The View from the Bridge

Brookland

by Emily Barton
Farrar, Straus and Giroux, 478 pp., $25.00

I mean to say that mere romantic speculation on the power and beauty of machinery keeps it at a continual remove; it can not act creatively in our lives until, like the unconscious nervous responses of our bodies, its connotations emanate from within—forming as spontaneous a terminology of poetic reference as the bucolic world of pasture, plow, and barn.

—Hart Crane, “Modern Poetry” (1930)

1.

Emily Barton has written two remarkable novels in which advances in technology threaten the delicate equilibrium of a community. In The Testament of Yves Gundron (2000), Barton imagined a pre-industrial society on an island off the coast of Scotland, mysteriously untouched by modern civilization. In the village of Mandragora, “a man used a sharp stick to dig a hole for each seed, and furrowed his fields by dragging his fingernails through them and picking out each small stone.” Horses died young, asphyxiated when cords around their necks tightened as they pulled heavily laden carts balanced on a single wheel. Then a farmer named Yves Gundron, inspired by a dream in which he himself is dragging a cart, invents a harness, thus ushering in what he calls in his testament “the coming of the new world.” “Had I known then what terrors my invention would bring us along with its joys, perhaps I would have allowed the idea to drift off like a thousand other daydreams.” An anthropologist from Boston arrives in Mandragora followed by other inquisitive visitors. “Our newfound brethren are mad with questions,” Gundron ruefully concludes, “and everywhere they travel they send beams of light tearing through the countryside and our homes, which brightness strikes terror into my heart. I am done my inventing.”

Like The Testament of Yves Gundron, Barton’s splendid new novel, Brookland, has elements of fantasy, but the narrative sticks more closely to the historical record. Barton doesn’t specify her sources, but the germ of the novel is apparently a note jotted in a scrapbook in 1800 in which Jeremiah Johnson, a prominent citizen of Brooklyn—the village originally settled by Dutch emigrants and variously known as Breukelen, Breukland, Brookline, Brookland, and Brooklandia—reported an intriguing proposal:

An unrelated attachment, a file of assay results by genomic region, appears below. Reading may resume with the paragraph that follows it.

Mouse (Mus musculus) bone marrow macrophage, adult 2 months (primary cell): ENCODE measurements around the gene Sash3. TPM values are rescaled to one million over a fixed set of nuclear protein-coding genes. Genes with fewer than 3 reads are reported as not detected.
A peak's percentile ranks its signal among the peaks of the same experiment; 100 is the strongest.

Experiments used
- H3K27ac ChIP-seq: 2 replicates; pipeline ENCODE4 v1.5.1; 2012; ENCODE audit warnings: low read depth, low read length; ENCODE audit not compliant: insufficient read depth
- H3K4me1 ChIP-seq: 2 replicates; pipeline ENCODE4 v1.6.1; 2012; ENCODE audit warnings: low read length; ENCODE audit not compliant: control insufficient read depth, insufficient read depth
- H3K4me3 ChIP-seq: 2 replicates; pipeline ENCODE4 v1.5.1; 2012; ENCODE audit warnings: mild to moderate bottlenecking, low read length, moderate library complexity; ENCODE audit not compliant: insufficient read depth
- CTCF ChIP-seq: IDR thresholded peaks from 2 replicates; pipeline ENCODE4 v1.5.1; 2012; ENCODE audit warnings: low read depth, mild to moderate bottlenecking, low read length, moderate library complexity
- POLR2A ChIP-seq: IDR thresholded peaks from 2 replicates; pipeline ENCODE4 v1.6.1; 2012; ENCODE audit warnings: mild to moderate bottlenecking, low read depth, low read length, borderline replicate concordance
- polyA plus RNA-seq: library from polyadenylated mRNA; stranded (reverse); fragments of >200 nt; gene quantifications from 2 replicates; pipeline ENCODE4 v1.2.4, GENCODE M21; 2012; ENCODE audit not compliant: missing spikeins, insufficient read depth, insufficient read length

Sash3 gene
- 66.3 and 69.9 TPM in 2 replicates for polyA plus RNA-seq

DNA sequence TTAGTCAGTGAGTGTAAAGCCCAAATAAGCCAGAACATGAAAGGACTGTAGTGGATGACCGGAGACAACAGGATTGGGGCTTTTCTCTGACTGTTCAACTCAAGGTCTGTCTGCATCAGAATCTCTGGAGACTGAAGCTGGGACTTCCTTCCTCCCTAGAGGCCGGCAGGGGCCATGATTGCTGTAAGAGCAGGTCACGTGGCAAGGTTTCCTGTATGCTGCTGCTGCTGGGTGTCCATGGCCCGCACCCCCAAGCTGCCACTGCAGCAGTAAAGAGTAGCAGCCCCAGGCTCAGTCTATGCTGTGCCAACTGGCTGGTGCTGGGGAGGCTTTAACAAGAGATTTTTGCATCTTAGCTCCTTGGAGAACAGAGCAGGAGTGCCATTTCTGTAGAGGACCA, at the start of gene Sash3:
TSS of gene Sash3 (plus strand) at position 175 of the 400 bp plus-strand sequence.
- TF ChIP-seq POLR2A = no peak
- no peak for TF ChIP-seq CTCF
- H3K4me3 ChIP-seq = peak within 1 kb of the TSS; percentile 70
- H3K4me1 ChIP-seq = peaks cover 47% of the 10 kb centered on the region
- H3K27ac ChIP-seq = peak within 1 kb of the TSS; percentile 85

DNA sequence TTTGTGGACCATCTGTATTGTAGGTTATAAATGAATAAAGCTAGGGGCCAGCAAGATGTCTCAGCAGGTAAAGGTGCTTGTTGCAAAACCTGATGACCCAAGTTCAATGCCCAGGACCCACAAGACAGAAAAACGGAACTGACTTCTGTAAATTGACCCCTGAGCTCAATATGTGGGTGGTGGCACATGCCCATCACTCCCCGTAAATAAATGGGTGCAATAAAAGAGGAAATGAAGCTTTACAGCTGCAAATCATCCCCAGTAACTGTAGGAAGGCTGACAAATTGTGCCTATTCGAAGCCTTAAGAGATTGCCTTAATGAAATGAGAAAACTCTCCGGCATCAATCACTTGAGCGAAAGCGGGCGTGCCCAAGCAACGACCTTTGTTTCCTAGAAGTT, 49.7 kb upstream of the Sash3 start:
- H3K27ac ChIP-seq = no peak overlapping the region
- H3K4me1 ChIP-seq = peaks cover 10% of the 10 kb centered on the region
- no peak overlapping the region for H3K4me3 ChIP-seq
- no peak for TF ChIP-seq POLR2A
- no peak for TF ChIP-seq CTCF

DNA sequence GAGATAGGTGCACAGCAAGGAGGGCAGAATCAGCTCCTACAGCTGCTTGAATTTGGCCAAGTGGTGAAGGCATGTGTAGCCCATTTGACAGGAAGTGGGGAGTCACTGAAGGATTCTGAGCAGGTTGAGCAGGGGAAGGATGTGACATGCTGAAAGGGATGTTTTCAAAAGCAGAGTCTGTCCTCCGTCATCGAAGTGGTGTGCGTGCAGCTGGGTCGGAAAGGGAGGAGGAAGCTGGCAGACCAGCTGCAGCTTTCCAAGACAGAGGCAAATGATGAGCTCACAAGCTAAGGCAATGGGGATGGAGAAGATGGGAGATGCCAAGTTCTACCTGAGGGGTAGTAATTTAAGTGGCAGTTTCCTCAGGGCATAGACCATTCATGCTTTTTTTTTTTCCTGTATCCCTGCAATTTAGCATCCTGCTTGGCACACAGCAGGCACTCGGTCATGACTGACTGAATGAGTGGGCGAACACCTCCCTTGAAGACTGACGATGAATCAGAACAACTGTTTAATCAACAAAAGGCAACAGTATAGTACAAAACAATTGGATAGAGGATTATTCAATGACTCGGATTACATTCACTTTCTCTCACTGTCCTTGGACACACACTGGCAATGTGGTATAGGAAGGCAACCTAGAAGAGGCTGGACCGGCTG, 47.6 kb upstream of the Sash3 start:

It has been suggested that a bridge should be constructed from this village across the East River to New York. This idea has been treated as chimerical, from the magnitude of the design; but whosoever takes it into their serious consideration, will find more weight in the practicability of the scheme than at first view is imagined.1

The passive phrasing conceals the identity of the designer, but it has long been suspected that the visionary bridge was the brainchild of Thomas Pope, a craftsman from New York and a friend of Benjamin Latrobe, the architect of the US Capitol. In 1811, Pope proposed to build what he called a “rainbow bridge” across the tidal surge of the East River; the evocative drawing that accompanied his proposal, with sailing ships rocking in the roiling waters below the graceful cantilevered arch, is…


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